Wood raw-material costs for many lumber producers in Europe and North America have fallen over the past year both because of increased timber harvests and reduced log demand, particularly in North America and Asia. Some of the biggest price changes in the 1H/19 have been seen in the Western US, Central Europe and New Zealand.
Seattle, USA. The Global Sawlog Price Index (GSPI) fell for the fifth consecutive quarter in the 2Q/19, reaching a two-year low. Log prices were down on all continents, with the biggest declines occurring in Europe, according to the Wood Resource Quarterly. Plentiful supply from storm-damaged and beetle-infested forests in Central Europe changed the log demand/supply balance and trade flow throughout Central and Northern Europe in the spring and summer.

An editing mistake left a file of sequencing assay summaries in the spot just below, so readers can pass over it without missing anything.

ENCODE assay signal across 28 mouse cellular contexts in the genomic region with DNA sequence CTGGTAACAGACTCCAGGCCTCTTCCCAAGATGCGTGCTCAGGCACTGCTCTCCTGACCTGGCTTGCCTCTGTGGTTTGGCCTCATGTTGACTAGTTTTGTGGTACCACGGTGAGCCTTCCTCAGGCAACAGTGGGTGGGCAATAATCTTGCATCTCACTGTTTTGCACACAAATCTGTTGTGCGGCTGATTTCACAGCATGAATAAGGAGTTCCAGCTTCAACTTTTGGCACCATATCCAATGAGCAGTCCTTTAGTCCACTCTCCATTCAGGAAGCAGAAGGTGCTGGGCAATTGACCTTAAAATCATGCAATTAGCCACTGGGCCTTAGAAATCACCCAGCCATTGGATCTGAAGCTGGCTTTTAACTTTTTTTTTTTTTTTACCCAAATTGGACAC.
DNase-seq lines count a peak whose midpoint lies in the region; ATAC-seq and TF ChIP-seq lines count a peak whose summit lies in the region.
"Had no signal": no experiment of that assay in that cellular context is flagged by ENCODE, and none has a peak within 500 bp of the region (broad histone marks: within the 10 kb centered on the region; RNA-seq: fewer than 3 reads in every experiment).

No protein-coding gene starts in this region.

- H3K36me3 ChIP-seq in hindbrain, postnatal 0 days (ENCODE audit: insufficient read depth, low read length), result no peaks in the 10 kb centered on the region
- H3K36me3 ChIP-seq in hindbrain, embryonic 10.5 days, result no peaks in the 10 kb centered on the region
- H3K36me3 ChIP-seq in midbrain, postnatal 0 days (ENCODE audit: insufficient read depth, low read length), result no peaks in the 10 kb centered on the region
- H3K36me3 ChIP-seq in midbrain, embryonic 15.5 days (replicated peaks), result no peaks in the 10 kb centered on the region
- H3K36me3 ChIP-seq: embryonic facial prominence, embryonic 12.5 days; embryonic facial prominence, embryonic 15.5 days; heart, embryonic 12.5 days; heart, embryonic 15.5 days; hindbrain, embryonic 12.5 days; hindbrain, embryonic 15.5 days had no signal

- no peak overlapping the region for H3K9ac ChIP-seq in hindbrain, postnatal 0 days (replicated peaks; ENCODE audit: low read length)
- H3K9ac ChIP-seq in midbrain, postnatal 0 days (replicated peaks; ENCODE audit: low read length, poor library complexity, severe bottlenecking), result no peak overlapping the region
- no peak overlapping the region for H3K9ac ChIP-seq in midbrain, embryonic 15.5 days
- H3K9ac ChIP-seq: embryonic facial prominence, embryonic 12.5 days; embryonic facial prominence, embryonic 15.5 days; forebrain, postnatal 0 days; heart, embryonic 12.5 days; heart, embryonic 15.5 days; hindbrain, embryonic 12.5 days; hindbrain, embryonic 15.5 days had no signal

In North America, there have been only small price adjustments in the major log markets the past 12 months. The only exception is the US Northwest, where sawlog prices have fallen from record highs in early 2018 to levels closer to their 25-year averages in the 2Q/19. Prices for domestically consumed Douglas-fir sawlog fell 20% from the 1Q/18 to the 2Q/19, while hemlock log prices were down 25% during the same period. Plentiful log supply, lower production at the region’s sawmills in the first six months of the year (down 2.7% from 1H/18), and reduced log exports to Asia (25% lower year-to-date than in 2018) are all factors which have driven down log prices in the first six months of 2019.